7. Yield of Staging Laparoscopy and Lavage Cytology for Radiologically Occult Peritoneal Carcinomatosis of Gastric Cancer.

    PubMed

    Ikoma, Naruhiko; Blum, Mariela; Chiang, Yi-Ju; Estrella, Jeannelyn S; Roy-Chowdhuri, Sinchita; Fournier, Keith; Mansfield, Paul; Ajani, Jaffer A; Badgwell, Brian D

    2016-12-01

    This study aimed to identify the yield of staging laparoscopy with peritoneal lavage cytology for gastric cancer patients and to track it over time. The medical records of patients with gastric or gastroesophageal adenocarcinoma who underwent pretreatment staging laparoscopy at the authors' institution from 1995 to 2012 were reviewed. The yield of laparoscopy was defined as the proportion of patients who had positive findings on laparoscopy, including those with macroscopic carcinomatosis, positive cytology, or other clinically important findings. To compare the yield of laparoscopy over time, the patients were divided into three 6-year ranges based on the date of diagnosis. Associations between clinicopathologic factors and peritoneal disease were examined using uni- and multivariate analyses. The study included 711 patients. Among these patients, 43.5 % had gastroesophageal junction tumors, 72.9 % had poorly differentiated adenocarcinoma, and 53 % had signet ring cell morphology. Endoscopic ultrasound had most commonly identified T3 (83.9 %) and N-positive (66.4 %) tumors. At laparoscopy, 148 (20.8 %) patients had been found to have macroscopic peritoneal carcinomatosis. Among 514 macroscopically negative patients who underwent peritoneal lavage cytologic analysis, 68 (13.2 %) had positive cytology results for malignancy. The total laparoscopy yield was 36 %, which did not change over time (p = 0.58). Multivariate analysis demonstrated that positive cytology or carcinomatosis was associated with poorly differentiated histology, linitis plastica, and equivocal computed tomography findings. Laparoscopy remains a useful staging procedure to evaluate for peritoneal spread when treatment or surgery is considered, even with the current availability of high-quality imaging.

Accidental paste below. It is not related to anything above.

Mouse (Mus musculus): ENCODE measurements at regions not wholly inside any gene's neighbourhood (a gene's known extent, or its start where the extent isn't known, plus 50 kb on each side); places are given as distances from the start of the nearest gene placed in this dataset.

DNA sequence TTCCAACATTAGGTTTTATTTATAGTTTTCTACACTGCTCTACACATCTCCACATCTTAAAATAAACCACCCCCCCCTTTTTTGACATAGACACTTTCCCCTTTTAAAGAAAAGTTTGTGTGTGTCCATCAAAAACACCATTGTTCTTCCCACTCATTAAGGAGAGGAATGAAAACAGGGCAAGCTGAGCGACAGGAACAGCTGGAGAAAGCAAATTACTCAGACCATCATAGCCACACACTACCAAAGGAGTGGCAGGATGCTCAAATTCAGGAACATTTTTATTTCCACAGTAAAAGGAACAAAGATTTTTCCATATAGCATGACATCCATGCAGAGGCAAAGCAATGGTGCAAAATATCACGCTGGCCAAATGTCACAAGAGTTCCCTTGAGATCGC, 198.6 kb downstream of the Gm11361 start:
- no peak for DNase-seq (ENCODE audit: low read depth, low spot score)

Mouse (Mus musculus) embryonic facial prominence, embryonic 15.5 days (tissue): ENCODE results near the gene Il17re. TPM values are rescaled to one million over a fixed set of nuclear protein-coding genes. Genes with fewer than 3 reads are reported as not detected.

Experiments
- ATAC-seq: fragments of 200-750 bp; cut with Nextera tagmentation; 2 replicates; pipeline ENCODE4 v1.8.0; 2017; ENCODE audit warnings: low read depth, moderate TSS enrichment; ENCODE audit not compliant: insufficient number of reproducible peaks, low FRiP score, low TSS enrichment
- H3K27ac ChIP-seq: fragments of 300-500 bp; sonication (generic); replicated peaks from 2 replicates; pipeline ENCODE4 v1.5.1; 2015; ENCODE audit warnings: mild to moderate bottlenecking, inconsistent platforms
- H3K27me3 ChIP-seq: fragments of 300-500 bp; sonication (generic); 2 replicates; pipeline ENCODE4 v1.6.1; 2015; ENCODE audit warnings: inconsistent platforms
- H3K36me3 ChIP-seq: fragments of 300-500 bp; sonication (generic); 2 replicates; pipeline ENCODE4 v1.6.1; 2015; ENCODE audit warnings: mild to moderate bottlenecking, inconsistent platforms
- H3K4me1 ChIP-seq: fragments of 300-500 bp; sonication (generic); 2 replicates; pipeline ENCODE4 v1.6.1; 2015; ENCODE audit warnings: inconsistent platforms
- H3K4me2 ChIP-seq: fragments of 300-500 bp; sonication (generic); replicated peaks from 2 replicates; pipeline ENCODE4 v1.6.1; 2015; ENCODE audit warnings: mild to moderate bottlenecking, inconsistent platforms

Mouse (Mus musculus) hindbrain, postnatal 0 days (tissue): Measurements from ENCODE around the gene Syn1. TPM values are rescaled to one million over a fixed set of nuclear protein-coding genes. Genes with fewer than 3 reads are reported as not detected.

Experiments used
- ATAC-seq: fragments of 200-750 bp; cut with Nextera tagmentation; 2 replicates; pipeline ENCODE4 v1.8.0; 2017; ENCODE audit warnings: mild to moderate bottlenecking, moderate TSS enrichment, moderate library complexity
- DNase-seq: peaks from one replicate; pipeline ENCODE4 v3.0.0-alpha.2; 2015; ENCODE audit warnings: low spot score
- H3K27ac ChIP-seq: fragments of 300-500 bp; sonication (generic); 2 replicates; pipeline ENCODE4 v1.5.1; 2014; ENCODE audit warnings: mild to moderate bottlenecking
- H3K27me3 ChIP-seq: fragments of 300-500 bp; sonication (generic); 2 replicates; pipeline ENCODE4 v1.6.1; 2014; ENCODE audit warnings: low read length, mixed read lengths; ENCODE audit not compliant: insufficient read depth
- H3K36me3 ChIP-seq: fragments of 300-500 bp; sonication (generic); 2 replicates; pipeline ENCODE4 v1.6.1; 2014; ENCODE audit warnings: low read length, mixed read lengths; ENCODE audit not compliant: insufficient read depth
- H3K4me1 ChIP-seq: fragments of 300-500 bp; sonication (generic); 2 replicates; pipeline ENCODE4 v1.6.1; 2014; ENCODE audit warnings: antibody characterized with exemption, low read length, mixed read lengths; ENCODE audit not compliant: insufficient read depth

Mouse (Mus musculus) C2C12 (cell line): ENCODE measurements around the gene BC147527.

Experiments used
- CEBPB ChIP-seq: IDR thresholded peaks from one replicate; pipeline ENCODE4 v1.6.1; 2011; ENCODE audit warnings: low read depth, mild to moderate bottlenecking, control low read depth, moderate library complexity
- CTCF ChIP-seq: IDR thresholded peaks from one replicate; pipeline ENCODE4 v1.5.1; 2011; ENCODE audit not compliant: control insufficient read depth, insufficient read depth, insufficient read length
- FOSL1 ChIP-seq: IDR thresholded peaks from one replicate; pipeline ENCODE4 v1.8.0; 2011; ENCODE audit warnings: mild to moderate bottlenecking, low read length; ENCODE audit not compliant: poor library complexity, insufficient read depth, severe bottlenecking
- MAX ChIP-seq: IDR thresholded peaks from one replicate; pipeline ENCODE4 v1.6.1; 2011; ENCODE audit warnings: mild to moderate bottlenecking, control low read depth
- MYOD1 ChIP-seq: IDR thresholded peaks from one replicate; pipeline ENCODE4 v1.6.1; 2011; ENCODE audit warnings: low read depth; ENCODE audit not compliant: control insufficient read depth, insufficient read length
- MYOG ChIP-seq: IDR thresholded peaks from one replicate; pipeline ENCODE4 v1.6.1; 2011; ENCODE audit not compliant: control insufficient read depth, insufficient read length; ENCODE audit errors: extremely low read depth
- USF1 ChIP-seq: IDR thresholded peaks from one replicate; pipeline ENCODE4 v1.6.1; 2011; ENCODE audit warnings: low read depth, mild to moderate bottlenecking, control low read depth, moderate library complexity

8. L-Carnosine Prevents the Pro-cancerogenic Activity of Senescent Peritoneal Mesothelium Towards Ovarian Cancer Cells.

    PubMed

    Mikuła-Pietrasik, Justyna; Książek, Krzysztof

    2016-02-01

    L-Carnosine inhibits senescence of somatic cells and displays anticancer activity. Here we analyzed if L-carnosine (20 mM) retards senescence of human peritoneal mesothelial cells (HPMCs) and inhibits progression of ovarian cancer cells. Experiments were performed with primary HPMCs established from patients undergoing abdominal surgery and with three ovarian cancer cell lines: A2780, OVCAR-3 and SKOV-3. L-Carnosine retards senescence of HPMCs plausibly via inhibition of mitochondria-related oxidative stress. Prolonged exposure of HPMCs to L-carnosine prevented senescent HPMC-dependent exacerbation of cancer cell adhesion, migration, invasion and proliferation, which may be linked with decreased secretion of various pro-cancerogenic agents by HPMCs. Cancer cells exposed directly to L-carnosine displayed reduced viability, increased frequency of apoptosis and unaltered proliferation. L-carnosine may be a valuable anticancer drug, especially in the context of prevention and therapy of intraperitoneal ovarian cancer metastasis. Copyright© 2016 International Institute of Anticancer Research (Dr. John G. Delinassios), All rights reserved.

  9. Primary Prevention of Colorectal Cancer

    PubMed Central

    Chan, Andrew T.; Giovannucci, Edward L.

    2010-01-01